for Museum and Library Service Finalist

Star Splitter

Matthew J. Kirby
Book Rating: 
Average: 4 (1 vote)

About This Book

Crash-landed on a desolate planet lightyears from Earth, sixteen-year-old Jessica Mathers must unravel the mystery of the destruction all around her--and the questionable intentions of a familiar stranger.

For Jessica Mathers, teleportation and planetary colonization in deep space aren't just hypotheticals--they're real. They're also the very real reason her scientist parents left her behind six years ago. Now she is about to be reunited with them, forced to leave behind everyone she knows and loves, to join their research assignment on Carver 1061c, a desolate, post-extinction planet almost 14 lightyears from Earth.

Teleportation is safe and routine in the year 2198, but something seems to have gone very, very wrong. Jessica wakes up in an empty, and utterly destroyed, landing unit from the DS Theseus, the ship where she was supposed to rendezvous with her parents. But Jessica isn't on the Theseus orbiting Carver 1061c. The lander seems to have crashed on the planet's surface. Its corridors are empty and covered in bloody handprints; the machines are silent and dark. And outside, in the alien dirt, are the carefully, and recently, marked graves of strangers.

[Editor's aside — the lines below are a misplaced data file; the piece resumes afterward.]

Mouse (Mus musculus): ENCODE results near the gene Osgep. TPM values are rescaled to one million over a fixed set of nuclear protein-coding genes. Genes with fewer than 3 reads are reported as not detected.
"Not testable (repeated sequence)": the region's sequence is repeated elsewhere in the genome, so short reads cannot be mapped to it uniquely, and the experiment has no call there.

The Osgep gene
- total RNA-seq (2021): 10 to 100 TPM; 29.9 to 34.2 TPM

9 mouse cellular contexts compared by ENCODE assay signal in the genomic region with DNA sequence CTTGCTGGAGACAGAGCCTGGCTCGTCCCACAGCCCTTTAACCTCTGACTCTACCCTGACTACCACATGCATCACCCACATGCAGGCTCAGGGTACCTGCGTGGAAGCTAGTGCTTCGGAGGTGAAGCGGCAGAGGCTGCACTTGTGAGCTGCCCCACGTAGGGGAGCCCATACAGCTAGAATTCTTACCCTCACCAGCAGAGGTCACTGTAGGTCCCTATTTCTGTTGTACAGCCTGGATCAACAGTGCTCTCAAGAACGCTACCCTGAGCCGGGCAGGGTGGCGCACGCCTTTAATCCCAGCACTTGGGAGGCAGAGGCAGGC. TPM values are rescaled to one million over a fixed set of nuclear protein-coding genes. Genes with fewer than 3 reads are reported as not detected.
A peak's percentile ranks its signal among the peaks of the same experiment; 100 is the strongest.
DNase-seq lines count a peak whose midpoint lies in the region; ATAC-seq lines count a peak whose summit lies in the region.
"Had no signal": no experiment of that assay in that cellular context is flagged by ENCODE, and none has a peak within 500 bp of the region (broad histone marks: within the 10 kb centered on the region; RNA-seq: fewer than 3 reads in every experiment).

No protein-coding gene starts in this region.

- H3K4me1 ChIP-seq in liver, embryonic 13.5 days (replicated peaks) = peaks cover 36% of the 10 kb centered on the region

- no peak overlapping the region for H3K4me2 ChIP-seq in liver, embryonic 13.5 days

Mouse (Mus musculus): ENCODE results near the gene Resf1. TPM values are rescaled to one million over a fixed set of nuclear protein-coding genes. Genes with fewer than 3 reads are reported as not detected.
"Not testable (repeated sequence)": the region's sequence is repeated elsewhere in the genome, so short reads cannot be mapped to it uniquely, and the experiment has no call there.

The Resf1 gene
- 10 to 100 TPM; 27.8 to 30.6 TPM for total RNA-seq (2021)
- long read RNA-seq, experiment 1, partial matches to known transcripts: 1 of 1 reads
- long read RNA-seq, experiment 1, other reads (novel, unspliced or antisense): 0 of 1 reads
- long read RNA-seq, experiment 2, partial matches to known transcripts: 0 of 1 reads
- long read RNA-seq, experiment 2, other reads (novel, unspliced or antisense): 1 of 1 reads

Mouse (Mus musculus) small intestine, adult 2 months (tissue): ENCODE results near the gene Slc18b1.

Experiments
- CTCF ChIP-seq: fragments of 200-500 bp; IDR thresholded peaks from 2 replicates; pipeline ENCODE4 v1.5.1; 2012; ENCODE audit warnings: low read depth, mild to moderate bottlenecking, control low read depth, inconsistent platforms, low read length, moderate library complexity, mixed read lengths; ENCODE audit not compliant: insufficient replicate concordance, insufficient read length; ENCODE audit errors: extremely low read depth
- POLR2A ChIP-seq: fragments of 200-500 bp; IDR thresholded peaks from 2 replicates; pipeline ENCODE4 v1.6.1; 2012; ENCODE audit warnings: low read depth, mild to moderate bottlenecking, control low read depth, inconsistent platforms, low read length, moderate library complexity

Star Splitter, Matthew J. Kirby - Review

Matthew J. Kirby's novel Star Splitter is a Sci-Fi Fantasy-esque story, following 17-year-old Jessica Mathers and her various trials on the fictional planet Carver 1061c. The book alternates between Jessica's past and present point of views. Some moments focus on Jessica's time on the new planet, where she's the sole survivor of the spaceship known as the DS Theseus--well, sole survivor save for someone *extremely* familiar to her. Other chapters recount her time on the DS Theseus before this crash, a ship onto which she's just teleported after being forced to leave her friends and family behind for a life in space. The book takes on a plethora of topics, teleportation, alien life, and the elaborate workings of a mission in space. Despite biting off a lot, this book handles all of the inevitable Sci-Fi intricacies extremely well. Everything Jessica describes and encounters is fleshed out and realistic, just like Jessica herself. She's 17-year-old girl dragged unwillingly through space and all of the tribulations accompanying the journey. Her emotions and reactions with regards to everything she has to face before and after the crash of the Theseus are realistic and relatable, adding to how immersive this book is from a worldbuilding standpoint as well as a character standpoint. Undoubtedly my favorite part of this book is how the ethics of its own technology are explored; if your body is dismantled, atom by atom, and recreated lightyears away, is it still you? Does our current understanding of quantum mechanics and information theory mean that, at a quantum level, extinct alien creatures can still exist as ghosts? As daunting as these topics may sound, the book tackles them extremely well through its storyline and through the various characters Jessica meets. And with as many questions this book answers, it left me with a lot to think about--that's something I love in a book. Save for a couple of gripes with the author's writing style, this book is just about as good as it gets for an intense, immersive, Sci-Fi experience.

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